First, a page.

“Everyone Has One in Them,” by Digby Beaumont

Jan 20th, 2008 | By | Category: Prose

“You’ll never make anything of yourself, Brian Boggis.” That’s what my old teacher used to tell me – which always felt a bit strange as my name’s Brian Pollock. Still, I’m sure he meant well. But you know what? I think I’m about to prove him wrong. I’m writing a novel. A thriller.

They say everyone has one in them, don’t they? Like every block of stone contains a sculpture. Mine, I’ve decided, is a high-octane tale, set in the world of Formula One.

My wife, Tricia, likes to joke about it.

“Brian’s a slave to that novel,” she tells everyone.

Mind you, she’s the only one who’s taken the trouble to read the manuscript. At least, she says she’s read it. To be fair, though, it is quite long – over 300,000 words at the last count.

“If you enjoy doing it,” she told me, “don’t listen to the doubting Thomases. As long as it doesn’t stop you putting in your overtime at Tescos or looking after the girls, go for it.”

She doesn’t seem to mind us never going out together any more. Says it saves a fortune on baby-sitters and, besides, she enjoys spending time with her friends.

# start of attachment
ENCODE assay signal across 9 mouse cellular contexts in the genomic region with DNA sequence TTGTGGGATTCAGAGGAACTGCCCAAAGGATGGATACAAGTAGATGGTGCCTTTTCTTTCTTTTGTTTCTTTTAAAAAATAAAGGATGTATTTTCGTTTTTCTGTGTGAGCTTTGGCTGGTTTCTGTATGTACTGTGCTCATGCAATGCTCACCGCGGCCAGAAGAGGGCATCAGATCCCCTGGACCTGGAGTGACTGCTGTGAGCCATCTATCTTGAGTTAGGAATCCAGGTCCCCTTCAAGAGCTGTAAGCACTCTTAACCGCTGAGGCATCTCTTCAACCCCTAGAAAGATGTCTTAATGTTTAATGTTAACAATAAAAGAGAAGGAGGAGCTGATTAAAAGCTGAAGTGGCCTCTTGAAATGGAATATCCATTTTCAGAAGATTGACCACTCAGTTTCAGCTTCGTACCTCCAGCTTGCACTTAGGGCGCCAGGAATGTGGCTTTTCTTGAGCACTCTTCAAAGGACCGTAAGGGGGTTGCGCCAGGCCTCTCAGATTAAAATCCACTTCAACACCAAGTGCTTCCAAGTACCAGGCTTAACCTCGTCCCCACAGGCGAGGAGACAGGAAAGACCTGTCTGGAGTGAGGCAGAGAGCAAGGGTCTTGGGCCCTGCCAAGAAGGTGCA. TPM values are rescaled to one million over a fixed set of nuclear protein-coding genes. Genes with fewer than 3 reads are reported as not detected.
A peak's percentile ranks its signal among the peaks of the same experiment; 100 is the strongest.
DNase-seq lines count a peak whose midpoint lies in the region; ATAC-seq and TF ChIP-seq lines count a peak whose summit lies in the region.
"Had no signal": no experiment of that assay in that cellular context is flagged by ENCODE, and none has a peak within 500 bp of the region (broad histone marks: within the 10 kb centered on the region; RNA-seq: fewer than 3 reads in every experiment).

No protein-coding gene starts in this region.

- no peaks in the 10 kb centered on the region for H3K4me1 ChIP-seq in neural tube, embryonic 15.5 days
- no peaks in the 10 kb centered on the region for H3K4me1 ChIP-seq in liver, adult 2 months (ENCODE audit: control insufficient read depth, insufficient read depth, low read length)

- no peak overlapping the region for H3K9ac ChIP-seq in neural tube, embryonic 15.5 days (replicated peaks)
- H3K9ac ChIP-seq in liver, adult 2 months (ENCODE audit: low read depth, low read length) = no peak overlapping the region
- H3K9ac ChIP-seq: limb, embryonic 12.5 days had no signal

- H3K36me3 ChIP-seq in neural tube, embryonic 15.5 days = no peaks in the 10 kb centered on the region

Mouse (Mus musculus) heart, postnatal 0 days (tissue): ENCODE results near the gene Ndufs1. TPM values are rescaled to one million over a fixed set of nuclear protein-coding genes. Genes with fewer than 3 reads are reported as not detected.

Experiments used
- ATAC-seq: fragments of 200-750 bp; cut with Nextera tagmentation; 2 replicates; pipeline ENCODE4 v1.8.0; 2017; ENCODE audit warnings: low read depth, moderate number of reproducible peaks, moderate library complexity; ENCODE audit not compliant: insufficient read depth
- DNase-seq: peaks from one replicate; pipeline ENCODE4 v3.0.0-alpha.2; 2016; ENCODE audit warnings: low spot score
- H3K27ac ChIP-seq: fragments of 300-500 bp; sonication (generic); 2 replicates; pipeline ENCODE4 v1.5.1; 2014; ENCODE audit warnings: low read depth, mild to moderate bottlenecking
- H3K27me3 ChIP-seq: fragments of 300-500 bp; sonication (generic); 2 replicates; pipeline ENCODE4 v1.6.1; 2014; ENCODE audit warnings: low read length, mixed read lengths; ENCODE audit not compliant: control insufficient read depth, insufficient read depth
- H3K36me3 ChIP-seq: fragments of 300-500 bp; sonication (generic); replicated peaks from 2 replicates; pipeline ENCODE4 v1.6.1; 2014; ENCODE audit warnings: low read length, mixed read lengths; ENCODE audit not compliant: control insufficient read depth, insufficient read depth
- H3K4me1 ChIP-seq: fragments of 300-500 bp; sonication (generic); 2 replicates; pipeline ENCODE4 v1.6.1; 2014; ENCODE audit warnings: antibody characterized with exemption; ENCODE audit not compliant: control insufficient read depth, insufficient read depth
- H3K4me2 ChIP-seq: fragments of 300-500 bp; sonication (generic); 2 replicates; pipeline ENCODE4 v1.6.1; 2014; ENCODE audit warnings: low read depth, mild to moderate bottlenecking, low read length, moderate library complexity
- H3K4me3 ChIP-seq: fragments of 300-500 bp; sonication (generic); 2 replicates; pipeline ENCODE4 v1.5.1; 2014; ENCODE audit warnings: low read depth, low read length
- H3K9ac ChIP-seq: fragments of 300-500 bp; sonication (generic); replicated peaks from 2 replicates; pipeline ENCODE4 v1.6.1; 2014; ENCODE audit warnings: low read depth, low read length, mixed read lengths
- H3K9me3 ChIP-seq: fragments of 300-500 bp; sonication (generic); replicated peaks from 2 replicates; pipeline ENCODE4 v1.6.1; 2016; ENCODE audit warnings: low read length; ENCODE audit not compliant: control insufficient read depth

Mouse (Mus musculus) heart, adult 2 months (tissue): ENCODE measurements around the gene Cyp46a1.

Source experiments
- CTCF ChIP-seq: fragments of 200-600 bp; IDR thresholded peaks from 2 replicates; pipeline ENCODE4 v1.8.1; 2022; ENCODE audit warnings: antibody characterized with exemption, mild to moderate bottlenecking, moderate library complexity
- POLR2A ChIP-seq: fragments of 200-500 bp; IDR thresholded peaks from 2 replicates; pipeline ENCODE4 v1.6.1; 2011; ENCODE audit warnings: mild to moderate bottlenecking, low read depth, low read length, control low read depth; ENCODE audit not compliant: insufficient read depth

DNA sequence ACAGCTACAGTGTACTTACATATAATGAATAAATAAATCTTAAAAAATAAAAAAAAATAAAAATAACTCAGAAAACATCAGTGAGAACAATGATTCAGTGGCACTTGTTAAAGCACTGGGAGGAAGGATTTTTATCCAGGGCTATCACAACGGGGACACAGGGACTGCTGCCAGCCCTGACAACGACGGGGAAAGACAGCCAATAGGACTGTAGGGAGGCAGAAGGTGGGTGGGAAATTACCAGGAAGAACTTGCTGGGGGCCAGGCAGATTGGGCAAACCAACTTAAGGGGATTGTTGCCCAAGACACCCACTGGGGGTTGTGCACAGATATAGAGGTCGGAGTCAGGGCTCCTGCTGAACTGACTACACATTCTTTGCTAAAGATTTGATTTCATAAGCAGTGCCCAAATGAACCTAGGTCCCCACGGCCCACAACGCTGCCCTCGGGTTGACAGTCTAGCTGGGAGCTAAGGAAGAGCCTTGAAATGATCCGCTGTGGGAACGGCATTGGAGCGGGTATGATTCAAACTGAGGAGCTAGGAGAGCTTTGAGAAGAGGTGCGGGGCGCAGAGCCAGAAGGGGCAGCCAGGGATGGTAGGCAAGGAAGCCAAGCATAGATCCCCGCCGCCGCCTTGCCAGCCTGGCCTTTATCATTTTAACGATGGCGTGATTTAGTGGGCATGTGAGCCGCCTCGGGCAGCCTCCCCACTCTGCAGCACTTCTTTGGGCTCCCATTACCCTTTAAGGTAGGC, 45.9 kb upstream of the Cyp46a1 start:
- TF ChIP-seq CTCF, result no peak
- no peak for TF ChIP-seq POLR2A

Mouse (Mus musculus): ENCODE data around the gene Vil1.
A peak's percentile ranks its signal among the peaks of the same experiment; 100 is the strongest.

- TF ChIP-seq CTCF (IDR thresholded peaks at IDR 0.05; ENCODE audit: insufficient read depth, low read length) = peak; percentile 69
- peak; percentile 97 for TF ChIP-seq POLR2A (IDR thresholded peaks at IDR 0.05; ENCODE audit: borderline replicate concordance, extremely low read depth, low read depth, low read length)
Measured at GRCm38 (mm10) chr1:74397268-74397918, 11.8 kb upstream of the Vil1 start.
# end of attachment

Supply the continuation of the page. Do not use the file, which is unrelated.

I’ve also started attending a creative writing course. One evening a week, at the Adult Education. Camilla, the tutor, is fantastic. She read some of her writing out on the local radio once. “Psychic poetry” she calls it.


I’ve really been enjoying the course. At least, I had been, until this one particular evening when Camilla started talking about what she called “the inner censor”.

“It’s a voice inside us all,” she told us, “The one that says, ‘You can’t write, you’re useless’.”

She gave us a piece of advice.

“Don’t ignore it,” she said. “That won’t make it go away.”

Then she gave us an exercise to do at home.

“I want you to commune with your own inner censor. Become familiar with its voice.”

Well, I tried, and though I found it a bit strange at first, it worked. But one thing was bizarre: I discovered my inner censor had an Irish accent.

“Call yourself a writer, do you?” it said. “You can’t even spell properly.”

Uncanny that, I had no idea where it came from. I’d never even been to Ireland, let alone had any connections there. Anyway, Camilla said the censor could be pretty unforgiving, and she was spot on there.

“Now, I’ll be frank,” it told me. “Your novel. ‘Set in the high-octane world of Formula One’. It’s garbage. Complete and utter garbage.”

Hang on a minute, I thought. That’s a bit strong, isn’t it?